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Say it isn't so...

Say it isn’t so…

There was recently a 60 minutes segment on laminate flooring and Lumber Liquidators. It was alleged the flooring could  possibly be extremely harmful to people, especially children as it contains formaldehyde. Could this turn into another ‘Chinese drywall’  issue?  Quite frankly, yes, it certainly could  be a huge issue at some point in the future.  So how does Formaldehyde even get into a plastic laminate floor…..isn’t that the stuff the frogs I dissected in High School were marinated in?

It is legal for flooring to contain formaldehyde. The chemical is present in some of the cheap glues used in factories  in China.

Formaldehyde is in the glues used to bind wood particles together to make the core boards in laminate flooring. The laminated top, which covers the core board, keeps most of the formaldehyde emissions trapped inside. But formaldehyde does leak into the air.

How much is inhaled by homeowners depends on how much formaldehyde is in the glue and how much ventilation is in the home.  Homes today are built to be pretty air tight.  People run the AC instead of opening windows.

Because formaldehyde can cause myeloid leukemia and nasopharyngeal cancer at high levels and respiratory issues as well as eye, nose and throat irritation at even low levels, California has strict standards for how much of the chemical the core boards in laminate flooring can emit– CARB Phase 2 standards  – CARB is an acronym for the California Air Resources Board, which sets strict standards for formaldehyde emissions in wood flooring. Congress adopted California’s limits when it passed the Formaldehyde Standards Act in 2010. That law is scheduled to take effect nationwide this year. So there are laws that govern the emissions.  But these laws may not be effective.

Bottom line is plastic laminate floors are decent looking, easy to install and inexpensive…..but are they safe.

So what are the builders and manufacturers of plastic laminate flooring saying–

Phones have been ringing off the hook at flooring companies nationwide in the wake of allegations that Chinese laminate flooring from Lumber Liquidators contains excessive levels of formaldehyde.

No surprise that some of the nation’s largest home builders have also been quick to check and recheck their product lines and assure customers they are safe. While about half of all laminate flooring comes from China, according to industry sources, it is not widely used by major builders. Still, they do use some. We contacted some of the biggest and asked if customers should be concerned:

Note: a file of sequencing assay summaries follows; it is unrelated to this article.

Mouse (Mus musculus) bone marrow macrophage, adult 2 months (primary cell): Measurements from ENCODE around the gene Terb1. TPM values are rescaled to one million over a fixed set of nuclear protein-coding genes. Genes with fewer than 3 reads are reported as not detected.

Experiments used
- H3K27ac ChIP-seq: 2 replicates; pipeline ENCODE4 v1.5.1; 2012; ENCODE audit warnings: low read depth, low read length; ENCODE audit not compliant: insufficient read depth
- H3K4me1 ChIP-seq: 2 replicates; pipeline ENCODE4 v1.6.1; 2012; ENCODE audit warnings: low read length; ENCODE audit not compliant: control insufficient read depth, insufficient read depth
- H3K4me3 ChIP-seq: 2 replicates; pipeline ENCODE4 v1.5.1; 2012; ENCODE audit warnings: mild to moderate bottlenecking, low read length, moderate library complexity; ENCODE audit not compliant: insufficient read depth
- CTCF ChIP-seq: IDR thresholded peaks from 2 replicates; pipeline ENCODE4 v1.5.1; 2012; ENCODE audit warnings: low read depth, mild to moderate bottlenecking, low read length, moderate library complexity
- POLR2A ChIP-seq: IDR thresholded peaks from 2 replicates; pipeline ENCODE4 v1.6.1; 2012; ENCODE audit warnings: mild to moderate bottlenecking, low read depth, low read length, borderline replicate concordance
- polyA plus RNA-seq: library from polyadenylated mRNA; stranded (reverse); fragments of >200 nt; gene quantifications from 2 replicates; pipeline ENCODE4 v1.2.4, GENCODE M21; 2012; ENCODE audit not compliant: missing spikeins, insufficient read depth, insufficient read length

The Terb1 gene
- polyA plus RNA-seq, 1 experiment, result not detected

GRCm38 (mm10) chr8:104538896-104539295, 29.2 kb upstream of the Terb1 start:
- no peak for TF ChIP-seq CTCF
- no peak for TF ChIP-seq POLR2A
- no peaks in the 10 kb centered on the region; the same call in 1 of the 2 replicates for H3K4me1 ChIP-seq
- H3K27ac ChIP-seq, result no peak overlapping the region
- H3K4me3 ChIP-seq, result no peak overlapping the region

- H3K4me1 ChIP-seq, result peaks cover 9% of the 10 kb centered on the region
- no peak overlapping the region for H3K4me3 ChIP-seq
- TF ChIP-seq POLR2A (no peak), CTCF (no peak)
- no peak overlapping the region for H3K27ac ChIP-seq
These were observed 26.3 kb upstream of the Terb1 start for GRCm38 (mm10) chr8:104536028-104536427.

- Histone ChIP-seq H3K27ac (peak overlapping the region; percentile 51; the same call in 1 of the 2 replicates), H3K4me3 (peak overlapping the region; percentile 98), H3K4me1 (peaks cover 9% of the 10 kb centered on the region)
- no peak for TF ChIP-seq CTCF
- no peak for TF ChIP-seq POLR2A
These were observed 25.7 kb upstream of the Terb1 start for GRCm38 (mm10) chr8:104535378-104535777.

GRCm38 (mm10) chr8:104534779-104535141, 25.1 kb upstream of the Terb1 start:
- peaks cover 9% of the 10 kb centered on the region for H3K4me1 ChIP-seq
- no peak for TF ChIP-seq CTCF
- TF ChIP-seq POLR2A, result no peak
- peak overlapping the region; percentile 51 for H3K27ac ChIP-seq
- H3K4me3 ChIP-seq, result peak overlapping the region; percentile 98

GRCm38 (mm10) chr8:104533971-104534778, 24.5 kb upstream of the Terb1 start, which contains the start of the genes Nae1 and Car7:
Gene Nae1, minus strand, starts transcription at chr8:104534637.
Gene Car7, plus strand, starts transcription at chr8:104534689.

New home sales construction

D.R. Horton (the nation’s largest publicly traded home builder): “D.R. Horton does not buy anything directly from Lumber Liquidators, and laminate flooring is only installed in a small percentage of our homes. All of the manufacturers we purchase laminate flooring from have provided us responses outlining why the Lumber Liquidators issue is not expected to be a problem for D.R. Horton and they have all confirmed to us that they are CARB compliant. (CARB refers to California air regulations, which are the strictest.)

Pulte: “PulteGroup does not work with Lumber Liquidators, as the company purchases its flooring products through contracts with three of the largest flooring manufacturers in the United States. We have asked for and received confirmation from each of these suppliers that their laminate flooring products have been tested and are CARB compliant.”

Lennar: “We buy our flooring from Mohawk and Shaw [a Berkshire Hathaway company]. They do import laminate flooring from China but have given us written assurance that it meets the formaldehyde requirements. They are compliant with the law. They are independently checked in accordance with CARB. Our suppliers assure us that their suppliers meet the formaldehyde requirements.”

Since the bulk of the builders source their wood from large material providers, we contacted some of the largest of those:

Mohawk: “All engineered hardwood and laminate flooring produced and sold by Mohawk Industries meet CARB Phase 2 standards for formaldehyde emissions.

The company uses CARB-approved third-party inspectors to check regularly to ensure all products remain compliant with CARB Phase 2 requirements.”

Armstrong: “Armstrong sources laminate flooring made to our specifications. Our product specifications require adherence to all environmental, health and safety requirements, including formaldehyde emissions, of the U.S. federal government and, where applicable, state regulations such as the California Air Resources Board (CARB II). Our suppliers have their products tested at independent certified labs and then provide the test results to us on a regular basis. We only accept products that are certified to meet CARB requirements. In addition, on an annual basis, we randomly test our products at the Hardwood Products Veneer Association (HPVA) lab in Virginia for OSHA requirements.”

Armstrong admitted their phones have been ringing off the hook since the news broke on Lumber Liquidators, but since they put out that information, they say they’ve seen a positive reaction. It seems one company’s nightmare could be another’s bonus.

Analysts say the laminate flooring scare could be a boon for other, more pricey flooring options, like tile and hardwoods. Credit Suisse did a survey of homeowners in the wake of the March 1 CBS News report and asked what other type of flooring, instead of laminates, would they consider buying, to gauge what other flooring types could possibly pick up market share amid the fallout.

“Hardwood and ceramic tile were the big winners, with each garnering 50 percent or more of respondents’ interest. Resilient (vinyl or LVT), stone, and carpet and rugs were small winners, with each type of flooring garnering between 20 percent and 40 percent of respondents’ interest,” according to the survey.